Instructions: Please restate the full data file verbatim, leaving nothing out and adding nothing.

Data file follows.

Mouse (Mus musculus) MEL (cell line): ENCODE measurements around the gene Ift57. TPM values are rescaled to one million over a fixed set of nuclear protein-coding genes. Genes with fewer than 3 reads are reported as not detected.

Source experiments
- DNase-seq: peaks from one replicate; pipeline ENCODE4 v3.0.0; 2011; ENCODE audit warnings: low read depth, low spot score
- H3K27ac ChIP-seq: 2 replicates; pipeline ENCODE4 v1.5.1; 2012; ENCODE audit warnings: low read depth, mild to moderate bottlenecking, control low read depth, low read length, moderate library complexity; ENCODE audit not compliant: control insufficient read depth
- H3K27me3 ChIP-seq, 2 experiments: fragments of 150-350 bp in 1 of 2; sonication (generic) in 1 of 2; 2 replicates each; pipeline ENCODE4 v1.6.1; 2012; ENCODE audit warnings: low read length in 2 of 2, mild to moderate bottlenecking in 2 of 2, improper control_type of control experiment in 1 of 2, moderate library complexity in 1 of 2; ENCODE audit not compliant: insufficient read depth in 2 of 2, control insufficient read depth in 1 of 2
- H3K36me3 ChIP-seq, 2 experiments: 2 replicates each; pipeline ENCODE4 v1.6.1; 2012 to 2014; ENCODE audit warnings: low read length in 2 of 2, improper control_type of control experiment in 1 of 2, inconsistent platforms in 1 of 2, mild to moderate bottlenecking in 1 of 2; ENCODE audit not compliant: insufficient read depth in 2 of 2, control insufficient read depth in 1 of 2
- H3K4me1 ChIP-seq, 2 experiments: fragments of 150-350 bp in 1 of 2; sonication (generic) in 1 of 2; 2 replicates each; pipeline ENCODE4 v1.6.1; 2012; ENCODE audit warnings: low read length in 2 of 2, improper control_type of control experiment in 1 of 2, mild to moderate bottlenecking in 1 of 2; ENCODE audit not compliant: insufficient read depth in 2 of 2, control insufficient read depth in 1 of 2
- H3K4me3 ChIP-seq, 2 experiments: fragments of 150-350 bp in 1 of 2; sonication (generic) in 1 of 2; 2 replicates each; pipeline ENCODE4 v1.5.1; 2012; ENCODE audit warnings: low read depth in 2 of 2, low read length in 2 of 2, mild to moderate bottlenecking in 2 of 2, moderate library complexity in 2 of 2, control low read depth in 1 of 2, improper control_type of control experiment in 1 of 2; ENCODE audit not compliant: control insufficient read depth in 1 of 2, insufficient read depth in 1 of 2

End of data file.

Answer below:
Mouse (Mus musculus) MEL (cell line): ENCODE measurements around the gene Ift57. TPM values are rescaled to one million over a fixed set of nuclear protein-coding genes. Genes with fewer than 3 reads are reported as not detected.

Source experiments
- DNase-seq: peaks from one replicate; pipeline ENCODE4 v3.0.0; 2011; ENCODE audit warnings: low read depth, low spot score
- H3K27ac ChIP-seq: 2 replicates; pipeline ENCODE4 v1.5.1; 2012; ENCODE audit warnings: low read depth, mild to moderate bottlenecking, control low read depth, low read length, moderate library complexity; ENCODE audit not compliant: control insufficient read depth
- H3K27me3 ChIP-seq, 2 experiments: fragments of 150-350 bp in 1 of 2; sonication (generic) in 1 of 2; 2 replicates each; pipeline ENCODE4 v1.6.1; 2012; ENCODE audit warnings: low read length in 2 of 2, mild to moderate bottlenecking in 2 of 2, improper control_type of control experiment in 1 of 2, moderate library complexity in 1 of 2; ENCODE audit not compliant: insufficient read depth in 2 of 2, control insufficient read depth in 1 of 2
- H3K36me3 ChIP-seq, 2 experiments: 2 replicates each; pipeline ENCODE4 v1.6.1; 2012 to 2014; ENCODE audit warnings: low read length in 2 of 2, improper control_type of control experiment in 1 of 2, inconsistent platforms in 1 of 2, mild to moderate bottlenecking in 1 of 2; ENCODE audit not compliant: insufficient read depth in 2 of 2, control insufficient read depth in 1 of 2
- H3K4me1 ChIP-seq, 2 experiments: fragments of 150-350 bp in 1 of 2; sonication (generic) in 1 of 2; 2 replicates each; pipeline ENCODE4 v1.6.1; 2012; ENCODE audit warnings: low read length in 2 of 2, improper control_type of control experiment in 1 of 2, mild to moderate bottlenecking in 1 of 2; ENCODE audit not compliant: insufficient read depth in 2 of 2, control insufficient read depth in 1 of 2
- H3K4me3 ChIP-seq, 2 experiments: fragments of 150-350 bp in 1 of 2; sonication (generic) in 1 of 2; 2 replicates each; pipeline ENCODE4 v1.5.1; 2012; ENCODE audit warnings: low read depth in 2 of 2, low read length in 2 of 2, mild to moderate bottlenecking in 2 of 2, moderate library complexity in 2 of 2, control low read depth in 1 of 2, improper control_type of control experiment in 1 of 2; ENCODE audit not compliant: control insufficient read depth in 1 of 2, insufficient read depth in 1 of 2